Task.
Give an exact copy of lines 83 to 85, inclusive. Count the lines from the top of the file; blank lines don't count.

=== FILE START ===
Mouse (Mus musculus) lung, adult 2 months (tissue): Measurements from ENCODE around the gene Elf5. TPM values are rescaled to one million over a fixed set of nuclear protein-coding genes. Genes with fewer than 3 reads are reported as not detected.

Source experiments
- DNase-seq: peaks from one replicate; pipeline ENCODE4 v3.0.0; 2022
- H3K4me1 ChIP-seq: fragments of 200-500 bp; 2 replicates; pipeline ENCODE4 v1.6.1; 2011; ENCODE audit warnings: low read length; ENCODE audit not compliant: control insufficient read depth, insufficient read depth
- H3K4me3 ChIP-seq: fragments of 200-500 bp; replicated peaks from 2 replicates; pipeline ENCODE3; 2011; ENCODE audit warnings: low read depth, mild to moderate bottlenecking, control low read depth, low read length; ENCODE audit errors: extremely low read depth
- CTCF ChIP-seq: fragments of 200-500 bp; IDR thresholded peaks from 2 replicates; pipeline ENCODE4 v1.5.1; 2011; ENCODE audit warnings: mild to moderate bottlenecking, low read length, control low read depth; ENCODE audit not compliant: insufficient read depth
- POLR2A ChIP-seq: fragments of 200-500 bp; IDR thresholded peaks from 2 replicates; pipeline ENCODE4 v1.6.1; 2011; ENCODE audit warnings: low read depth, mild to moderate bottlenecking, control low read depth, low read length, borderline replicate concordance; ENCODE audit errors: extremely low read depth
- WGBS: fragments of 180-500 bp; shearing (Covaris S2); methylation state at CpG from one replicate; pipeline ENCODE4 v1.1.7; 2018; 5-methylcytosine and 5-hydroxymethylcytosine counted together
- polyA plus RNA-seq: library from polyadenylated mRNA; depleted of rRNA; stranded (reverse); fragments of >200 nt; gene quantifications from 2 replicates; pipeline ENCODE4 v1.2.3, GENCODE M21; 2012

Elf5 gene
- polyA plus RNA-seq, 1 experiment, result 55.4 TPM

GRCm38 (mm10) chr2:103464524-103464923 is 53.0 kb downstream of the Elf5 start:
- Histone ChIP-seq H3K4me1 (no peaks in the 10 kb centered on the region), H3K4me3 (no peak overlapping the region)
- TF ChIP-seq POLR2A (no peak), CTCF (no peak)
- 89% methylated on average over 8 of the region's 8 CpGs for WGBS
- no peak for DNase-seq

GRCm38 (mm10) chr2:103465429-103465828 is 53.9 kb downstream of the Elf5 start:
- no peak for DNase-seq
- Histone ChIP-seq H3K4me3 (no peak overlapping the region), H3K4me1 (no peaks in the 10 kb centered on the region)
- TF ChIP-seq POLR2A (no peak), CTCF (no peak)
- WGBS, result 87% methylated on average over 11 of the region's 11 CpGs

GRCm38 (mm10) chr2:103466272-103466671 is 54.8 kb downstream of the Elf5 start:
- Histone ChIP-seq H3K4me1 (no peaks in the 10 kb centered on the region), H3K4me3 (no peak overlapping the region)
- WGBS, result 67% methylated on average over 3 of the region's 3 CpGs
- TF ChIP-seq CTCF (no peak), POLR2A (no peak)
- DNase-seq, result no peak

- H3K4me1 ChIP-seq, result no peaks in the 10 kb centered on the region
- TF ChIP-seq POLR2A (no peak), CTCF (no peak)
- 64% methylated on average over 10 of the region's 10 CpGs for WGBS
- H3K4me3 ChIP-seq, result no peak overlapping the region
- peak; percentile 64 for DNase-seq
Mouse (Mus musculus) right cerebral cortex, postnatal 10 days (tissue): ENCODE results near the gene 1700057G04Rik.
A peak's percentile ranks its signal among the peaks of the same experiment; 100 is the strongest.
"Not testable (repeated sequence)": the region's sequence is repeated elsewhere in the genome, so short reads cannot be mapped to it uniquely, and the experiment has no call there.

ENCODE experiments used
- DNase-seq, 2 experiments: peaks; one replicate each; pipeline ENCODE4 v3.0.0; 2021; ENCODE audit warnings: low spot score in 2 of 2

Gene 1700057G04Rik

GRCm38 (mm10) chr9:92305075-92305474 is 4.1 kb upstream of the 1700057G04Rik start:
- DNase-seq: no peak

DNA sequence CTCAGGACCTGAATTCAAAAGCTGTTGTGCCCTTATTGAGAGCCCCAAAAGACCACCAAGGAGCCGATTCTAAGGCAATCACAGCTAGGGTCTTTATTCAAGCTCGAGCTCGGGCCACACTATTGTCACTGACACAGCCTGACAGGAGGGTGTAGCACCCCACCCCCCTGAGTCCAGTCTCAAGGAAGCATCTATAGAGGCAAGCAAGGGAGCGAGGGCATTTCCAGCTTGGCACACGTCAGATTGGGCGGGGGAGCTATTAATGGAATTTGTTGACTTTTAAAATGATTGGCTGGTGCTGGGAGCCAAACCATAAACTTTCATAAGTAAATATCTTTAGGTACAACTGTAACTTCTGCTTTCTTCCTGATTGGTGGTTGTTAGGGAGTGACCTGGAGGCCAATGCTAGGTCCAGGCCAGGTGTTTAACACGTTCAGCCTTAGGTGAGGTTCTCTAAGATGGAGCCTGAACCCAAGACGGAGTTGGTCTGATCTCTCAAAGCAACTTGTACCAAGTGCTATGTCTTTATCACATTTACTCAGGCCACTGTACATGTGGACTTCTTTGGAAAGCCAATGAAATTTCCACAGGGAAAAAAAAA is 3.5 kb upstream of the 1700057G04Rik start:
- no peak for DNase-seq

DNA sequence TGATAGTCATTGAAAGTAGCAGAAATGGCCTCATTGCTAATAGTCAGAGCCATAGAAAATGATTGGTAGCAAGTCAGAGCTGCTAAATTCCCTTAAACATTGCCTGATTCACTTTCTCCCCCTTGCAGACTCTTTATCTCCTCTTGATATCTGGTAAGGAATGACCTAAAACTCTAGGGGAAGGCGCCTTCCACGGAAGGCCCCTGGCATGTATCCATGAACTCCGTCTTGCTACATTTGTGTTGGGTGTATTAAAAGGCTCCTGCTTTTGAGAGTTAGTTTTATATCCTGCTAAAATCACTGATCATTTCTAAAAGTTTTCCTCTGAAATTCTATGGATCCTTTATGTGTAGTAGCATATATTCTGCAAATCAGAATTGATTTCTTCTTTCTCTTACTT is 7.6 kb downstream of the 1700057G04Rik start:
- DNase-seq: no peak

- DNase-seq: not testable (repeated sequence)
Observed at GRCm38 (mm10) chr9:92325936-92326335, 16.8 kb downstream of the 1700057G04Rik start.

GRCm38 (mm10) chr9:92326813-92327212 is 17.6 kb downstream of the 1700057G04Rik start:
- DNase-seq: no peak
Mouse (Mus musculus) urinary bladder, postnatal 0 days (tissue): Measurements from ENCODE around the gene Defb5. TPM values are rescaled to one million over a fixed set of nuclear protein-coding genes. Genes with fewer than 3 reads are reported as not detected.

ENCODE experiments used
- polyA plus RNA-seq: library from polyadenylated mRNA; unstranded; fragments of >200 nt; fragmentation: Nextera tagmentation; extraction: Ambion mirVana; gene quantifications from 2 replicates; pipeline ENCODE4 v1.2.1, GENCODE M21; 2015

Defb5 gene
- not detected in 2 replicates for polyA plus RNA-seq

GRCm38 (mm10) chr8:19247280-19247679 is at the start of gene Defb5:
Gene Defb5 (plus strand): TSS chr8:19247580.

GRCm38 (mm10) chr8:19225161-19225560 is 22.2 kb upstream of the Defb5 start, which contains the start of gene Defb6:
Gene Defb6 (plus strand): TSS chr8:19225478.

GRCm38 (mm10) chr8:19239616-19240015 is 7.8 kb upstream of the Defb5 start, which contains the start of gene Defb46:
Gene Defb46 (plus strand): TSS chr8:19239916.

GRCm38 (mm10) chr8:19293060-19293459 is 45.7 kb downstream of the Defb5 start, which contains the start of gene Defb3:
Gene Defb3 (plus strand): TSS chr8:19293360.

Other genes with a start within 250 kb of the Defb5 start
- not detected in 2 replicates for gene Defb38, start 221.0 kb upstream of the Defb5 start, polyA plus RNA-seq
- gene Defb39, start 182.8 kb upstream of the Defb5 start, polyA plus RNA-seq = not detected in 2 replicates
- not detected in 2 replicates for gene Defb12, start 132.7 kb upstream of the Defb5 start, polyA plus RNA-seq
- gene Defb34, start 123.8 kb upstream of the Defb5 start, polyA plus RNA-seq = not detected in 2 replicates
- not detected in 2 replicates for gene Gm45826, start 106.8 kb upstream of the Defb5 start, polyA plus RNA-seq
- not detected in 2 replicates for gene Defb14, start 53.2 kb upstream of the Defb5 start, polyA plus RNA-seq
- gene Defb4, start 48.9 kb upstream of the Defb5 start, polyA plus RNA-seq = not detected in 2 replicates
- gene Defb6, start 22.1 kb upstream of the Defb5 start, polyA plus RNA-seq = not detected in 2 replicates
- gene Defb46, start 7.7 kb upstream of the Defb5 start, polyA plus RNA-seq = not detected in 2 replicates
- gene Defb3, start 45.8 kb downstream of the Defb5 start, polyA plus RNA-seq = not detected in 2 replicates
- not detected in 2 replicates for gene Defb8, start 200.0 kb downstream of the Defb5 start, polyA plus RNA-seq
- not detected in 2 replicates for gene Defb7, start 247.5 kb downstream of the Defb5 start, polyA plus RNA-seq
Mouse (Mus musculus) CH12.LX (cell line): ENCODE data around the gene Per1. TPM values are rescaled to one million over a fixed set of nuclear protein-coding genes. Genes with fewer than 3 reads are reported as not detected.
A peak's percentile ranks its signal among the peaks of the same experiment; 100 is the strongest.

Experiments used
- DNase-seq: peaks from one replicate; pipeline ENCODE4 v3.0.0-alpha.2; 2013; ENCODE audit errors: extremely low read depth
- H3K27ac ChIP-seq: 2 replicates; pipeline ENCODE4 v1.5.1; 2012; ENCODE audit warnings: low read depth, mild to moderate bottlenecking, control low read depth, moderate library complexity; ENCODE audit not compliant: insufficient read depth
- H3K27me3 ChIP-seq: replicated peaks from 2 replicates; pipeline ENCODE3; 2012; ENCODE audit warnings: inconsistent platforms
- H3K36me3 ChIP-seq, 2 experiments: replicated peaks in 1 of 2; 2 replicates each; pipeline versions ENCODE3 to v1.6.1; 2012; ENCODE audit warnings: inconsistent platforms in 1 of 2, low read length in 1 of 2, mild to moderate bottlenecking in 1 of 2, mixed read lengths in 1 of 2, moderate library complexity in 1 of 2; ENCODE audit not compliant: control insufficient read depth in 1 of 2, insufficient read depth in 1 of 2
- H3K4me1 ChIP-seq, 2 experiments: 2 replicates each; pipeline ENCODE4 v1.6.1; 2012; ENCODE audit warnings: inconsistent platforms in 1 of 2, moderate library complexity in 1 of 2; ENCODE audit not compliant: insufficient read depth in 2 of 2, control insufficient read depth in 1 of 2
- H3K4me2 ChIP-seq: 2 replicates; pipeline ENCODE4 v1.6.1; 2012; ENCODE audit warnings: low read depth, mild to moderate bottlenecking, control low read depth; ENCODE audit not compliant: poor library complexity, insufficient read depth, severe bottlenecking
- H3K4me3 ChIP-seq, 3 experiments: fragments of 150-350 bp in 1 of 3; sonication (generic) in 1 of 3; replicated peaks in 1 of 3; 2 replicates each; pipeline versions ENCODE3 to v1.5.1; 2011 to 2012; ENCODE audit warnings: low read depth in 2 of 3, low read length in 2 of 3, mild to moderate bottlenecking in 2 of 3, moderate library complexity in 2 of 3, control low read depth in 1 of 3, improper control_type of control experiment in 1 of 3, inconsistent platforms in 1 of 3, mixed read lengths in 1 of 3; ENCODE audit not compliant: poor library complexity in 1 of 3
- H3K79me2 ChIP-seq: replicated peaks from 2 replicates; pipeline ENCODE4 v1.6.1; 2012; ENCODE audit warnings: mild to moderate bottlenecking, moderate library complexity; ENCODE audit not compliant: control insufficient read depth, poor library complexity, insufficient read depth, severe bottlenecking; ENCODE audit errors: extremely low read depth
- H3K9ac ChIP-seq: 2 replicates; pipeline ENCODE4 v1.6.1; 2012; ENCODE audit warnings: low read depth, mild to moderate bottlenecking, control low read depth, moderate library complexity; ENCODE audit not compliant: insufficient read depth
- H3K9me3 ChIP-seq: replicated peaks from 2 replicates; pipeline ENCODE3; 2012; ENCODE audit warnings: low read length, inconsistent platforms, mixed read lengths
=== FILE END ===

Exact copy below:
- H3K4me3 ChIP-seq, 3 experiments: fragments of 150-350 bp in 1 of 3; sonication (generic) in 1 of 3; replicated peaks in 1 of 3; 2 replicates each; pipeline versions ENCODE3 to v1.5.1; 2011 to 2012; ENCODE audit warnings: low read depth in 2 of 3, low read length in 2 of 3, mild to moderate bottlenecking in 2 of 3, moderate library complexity in 2 of 3, control low read depth in 1 of 3, improper control_type of control experiment in 1 of 3, inconsistent platforms in 1 of 3, mixed read lengths in 1 of 3; ENCODE audit not compliant: poor library complexity in 1 of 3
- H3K79me2 ChIP-seq: replicated peaks from 2 replicates; pipeline ENCODE4 v1.6.1; 2012; ENCODE audit warnings: mild to moderate bottlenecking, moderate library complexity; ENCODE audit not compliant: control insufficient read depth, poor library complexity, insufficient read depth, severe bottlenecking; ENCODE audit errors: extremely low read depth
- H3K9ac ChIP-seq: 2 replicates; pipeline ENCODE4 v1.6.1; 2012; ENCODE audit warnings: low read depth, mild to moderate bottlenecking, control low read depth, moderate library complexity; ENCODE audit not compliant: insufficient read depth